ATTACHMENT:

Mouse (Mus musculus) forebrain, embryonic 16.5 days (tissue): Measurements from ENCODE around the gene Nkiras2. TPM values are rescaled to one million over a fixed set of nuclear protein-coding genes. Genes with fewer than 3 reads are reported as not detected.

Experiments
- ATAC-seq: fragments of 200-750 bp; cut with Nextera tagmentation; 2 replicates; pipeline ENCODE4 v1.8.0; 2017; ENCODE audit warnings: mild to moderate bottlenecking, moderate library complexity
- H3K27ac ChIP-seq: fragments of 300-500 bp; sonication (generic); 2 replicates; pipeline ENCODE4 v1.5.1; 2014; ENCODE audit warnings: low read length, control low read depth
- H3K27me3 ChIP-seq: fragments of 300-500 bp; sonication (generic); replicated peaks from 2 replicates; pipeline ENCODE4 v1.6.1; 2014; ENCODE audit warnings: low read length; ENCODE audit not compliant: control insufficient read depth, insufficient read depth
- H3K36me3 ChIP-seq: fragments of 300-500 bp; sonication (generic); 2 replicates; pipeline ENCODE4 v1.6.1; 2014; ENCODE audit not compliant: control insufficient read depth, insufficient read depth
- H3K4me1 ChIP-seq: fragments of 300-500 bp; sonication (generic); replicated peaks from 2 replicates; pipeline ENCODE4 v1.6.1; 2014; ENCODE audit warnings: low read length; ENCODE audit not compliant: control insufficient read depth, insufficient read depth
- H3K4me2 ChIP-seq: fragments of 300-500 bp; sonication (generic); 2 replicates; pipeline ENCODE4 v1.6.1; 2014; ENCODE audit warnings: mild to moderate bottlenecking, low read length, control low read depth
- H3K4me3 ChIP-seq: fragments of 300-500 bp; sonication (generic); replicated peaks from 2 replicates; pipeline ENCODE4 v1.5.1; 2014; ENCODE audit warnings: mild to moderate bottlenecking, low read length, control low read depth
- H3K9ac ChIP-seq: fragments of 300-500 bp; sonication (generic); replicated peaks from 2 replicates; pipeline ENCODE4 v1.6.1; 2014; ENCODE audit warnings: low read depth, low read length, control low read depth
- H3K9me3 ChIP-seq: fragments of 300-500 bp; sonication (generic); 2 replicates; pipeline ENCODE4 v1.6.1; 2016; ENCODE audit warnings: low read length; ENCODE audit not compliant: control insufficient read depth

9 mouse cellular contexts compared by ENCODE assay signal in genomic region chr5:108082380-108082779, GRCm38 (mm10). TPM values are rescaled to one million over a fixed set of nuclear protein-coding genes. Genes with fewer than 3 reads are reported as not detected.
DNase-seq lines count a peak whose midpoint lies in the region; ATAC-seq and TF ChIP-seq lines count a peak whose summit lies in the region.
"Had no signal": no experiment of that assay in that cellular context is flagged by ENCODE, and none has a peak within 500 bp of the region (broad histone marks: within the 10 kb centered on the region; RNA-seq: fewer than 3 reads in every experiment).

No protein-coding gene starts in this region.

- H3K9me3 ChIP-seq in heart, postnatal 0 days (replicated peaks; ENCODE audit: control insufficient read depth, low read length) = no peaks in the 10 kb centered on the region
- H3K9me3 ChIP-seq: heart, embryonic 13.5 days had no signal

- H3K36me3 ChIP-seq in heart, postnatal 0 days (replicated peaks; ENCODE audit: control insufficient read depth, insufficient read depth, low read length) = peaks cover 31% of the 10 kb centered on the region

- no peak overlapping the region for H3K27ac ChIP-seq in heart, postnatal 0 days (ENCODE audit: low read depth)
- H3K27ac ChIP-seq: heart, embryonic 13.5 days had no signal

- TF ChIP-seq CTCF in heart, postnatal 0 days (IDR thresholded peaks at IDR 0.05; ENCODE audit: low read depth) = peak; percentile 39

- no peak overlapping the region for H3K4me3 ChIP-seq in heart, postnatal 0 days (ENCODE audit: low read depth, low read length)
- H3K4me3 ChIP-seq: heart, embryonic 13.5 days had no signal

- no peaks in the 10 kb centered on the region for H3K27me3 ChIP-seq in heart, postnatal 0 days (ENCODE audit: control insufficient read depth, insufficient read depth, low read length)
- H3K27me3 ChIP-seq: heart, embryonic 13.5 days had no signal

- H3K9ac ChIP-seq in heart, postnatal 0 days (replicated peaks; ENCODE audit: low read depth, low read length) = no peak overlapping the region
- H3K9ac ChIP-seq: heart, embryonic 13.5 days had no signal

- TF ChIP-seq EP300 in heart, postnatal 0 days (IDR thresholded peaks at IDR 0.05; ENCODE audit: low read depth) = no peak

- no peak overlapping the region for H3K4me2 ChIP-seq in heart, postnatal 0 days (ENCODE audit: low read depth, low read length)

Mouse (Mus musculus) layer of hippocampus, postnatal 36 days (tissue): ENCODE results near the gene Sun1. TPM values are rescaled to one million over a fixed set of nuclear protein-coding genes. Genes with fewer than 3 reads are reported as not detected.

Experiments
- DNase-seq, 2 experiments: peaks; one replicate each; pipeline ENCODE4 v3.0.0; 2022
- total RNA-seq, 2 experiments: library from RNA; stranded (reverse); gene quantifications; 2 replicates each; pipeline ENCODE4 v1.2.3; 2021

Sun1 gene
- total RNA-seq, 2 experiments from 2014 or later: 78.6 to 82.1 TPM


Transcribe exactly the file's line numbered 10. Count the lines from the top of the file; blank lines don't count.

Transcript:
- H3K9ac ChIP-seq: fragments of 300-500 bp; sonication (generic); replicated peaks from 2 replicates; pipeline ENCODE4 v1.6.1; 2014; ENCODE audit warnings: low read depth, low read length, control low read depth